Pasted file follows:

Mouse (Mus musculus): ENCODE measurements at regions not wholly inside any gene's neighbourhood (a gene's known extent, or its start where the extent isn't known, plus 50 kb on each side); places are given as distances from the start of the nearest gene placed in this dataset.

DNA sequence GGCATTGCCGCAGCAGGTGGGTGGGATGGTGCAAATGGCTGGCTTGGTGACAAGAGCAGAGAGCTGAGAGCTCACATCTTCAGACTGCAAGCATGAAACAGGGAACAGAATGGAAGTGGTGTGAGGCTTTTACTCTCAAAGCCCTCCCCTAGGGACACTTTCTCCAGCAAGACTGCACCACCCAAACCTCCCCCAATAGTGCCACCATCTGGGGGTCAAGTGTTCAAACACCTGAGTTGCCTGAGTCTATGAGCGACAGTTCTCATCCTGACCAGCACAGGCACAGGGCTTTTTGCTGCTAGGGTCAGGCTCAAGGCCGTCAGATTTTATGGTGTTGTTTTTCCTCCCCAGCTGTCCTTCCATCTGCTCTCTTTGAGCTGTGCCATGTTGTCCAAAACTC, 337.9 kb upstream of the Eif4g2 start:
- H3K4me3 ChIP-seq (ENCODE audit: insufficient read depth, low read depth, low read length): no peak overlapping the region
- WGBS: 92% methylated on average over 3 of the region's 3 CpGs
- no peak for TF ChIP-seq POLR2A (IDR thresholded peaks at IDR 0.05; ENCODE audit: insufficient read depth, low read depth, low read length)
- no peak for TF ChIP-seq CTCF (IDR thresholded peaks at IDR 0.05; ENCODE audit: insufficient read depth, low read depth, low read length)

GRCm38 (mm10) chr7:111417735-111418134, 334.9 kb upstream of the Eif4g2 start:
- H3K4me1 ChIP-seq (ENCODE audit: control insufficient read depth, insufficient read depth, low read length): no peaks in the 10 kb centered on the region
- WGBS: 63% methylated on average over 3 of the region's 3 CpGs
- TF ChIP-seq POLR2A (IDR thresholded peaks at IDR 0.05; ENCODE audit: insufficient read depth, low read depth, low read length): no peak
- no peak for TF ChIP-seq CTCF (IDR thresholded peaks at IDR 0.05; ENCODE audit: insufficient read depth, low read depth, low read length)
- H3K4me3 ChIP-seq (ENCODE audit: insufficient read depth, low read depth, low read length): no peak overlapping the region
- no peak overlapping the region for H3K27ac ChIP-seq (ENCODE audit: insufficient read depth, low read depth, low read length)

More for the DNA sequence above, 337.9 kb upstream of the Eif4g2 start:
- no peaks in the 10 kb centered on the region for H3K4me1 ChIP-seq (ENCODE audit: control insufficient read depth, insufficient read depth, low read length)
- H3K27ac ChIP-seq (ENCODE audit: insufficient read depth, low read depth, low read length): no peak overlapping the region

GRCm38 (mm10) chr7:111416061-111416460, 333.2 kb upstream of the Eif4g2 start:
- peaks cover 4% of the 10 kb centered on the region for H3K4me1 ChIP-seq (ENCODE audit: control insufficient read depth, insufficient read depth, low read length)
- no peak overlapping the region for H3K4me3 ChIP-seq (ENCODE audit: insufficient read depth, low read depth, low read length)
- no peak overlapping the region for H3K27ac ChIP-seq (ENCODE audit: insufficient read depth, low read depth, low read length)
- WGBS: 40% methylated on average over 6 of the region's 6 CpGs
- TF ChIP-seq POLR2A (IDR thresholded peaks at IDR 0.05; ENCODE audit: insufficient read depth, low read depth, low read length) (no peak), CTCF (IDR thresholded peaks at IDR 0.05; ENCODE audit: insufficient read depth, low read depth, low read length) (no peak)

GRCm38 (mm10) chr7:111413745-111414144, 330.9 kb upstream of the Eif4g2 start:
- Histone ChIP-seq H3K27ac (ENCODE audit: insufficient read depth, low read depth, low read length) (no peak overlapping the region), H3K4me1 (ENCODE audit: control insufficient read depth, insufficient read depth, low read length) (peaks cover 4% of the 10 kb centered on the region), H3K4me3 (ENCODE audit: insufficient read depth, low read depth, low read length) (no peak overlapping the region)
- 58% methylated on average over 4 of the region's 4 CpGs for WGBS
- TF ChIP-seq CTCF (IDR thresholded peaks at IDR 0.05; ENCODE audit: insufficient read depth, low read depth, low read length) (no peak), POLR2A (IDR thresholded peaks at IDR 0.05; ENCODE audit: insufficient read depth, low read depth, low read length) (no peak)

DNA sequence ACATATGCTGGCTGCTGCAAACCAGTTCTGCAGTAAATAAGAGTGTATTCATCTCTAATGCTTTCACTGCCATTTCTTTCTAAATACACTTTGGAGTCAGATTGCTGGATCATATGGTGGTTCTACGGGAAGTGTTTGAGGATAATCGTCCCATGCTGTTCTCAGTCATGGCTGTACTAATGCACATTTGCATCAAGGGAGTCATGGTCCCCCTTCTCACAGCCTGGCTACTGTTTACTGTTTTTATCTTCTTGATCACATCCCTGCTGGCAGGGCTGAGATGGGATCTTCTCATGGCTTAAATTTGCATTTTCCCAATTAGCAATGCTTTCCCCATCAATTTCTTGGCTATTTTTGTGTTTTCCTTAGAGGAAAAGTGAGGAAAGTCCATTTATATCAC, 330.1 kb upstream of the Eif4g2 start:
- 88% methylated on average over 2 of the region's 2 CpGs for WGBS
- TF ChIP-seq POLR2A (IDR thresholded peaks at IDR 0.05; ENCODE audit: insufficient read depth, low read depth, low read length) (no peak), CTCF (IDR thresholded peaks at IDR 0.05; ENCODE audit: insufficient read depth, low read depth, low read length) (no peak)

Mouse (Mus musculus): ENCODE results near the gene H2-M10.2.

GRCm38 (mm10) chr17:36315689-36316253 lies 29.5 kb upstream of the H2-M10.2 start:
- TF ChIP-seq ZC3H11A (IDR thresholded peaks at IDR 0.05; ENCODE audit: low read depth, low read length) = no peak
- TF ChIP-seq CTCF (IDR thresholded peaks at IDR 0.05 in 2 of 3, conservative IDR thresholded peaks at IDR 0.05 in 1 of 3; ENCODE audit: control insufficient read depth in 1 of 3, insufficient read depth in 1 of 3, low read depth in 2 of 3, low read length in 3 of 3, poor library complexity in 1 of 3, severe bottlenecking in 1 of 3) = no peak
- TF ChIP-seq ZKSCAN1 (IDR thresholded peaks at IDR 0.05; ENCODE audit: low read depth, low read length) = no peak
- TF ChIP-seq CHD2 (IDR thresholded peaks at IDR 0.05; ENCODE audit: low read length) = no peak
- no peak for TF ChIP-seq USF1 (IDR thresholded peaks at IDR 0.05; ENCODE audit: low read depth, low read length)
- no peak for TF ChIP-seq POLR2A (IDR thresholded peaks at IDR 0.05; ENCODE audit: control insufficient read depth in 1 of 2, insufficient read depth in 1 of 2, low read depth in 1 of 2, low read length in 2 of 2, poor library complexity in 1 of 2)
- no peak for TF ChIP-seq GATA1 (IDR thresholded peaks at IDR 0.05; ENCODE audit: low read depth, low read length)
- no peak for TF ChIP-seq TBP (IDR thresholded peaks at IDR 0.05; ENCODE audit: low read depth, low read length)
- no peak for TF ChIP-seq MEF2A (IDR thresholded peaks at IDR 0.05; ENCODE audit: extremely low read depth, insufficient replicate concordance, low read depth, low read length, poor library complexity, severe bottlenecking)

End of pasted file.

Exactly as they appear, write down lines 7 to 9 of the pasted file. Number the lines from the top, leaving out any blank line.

GRCm38 (mm10) chr7:111417735-111418134, 334.9 kb upstream of the Eif4g2 start:
- H3K4me1 ChIP-seq (ENCODE audit: control insufficient read depth, insufficient read depth, low read length): no peaks in the 10 kb centered on the region
- WGBS: 63% methylated on average over 3 of the region's 3 CpGs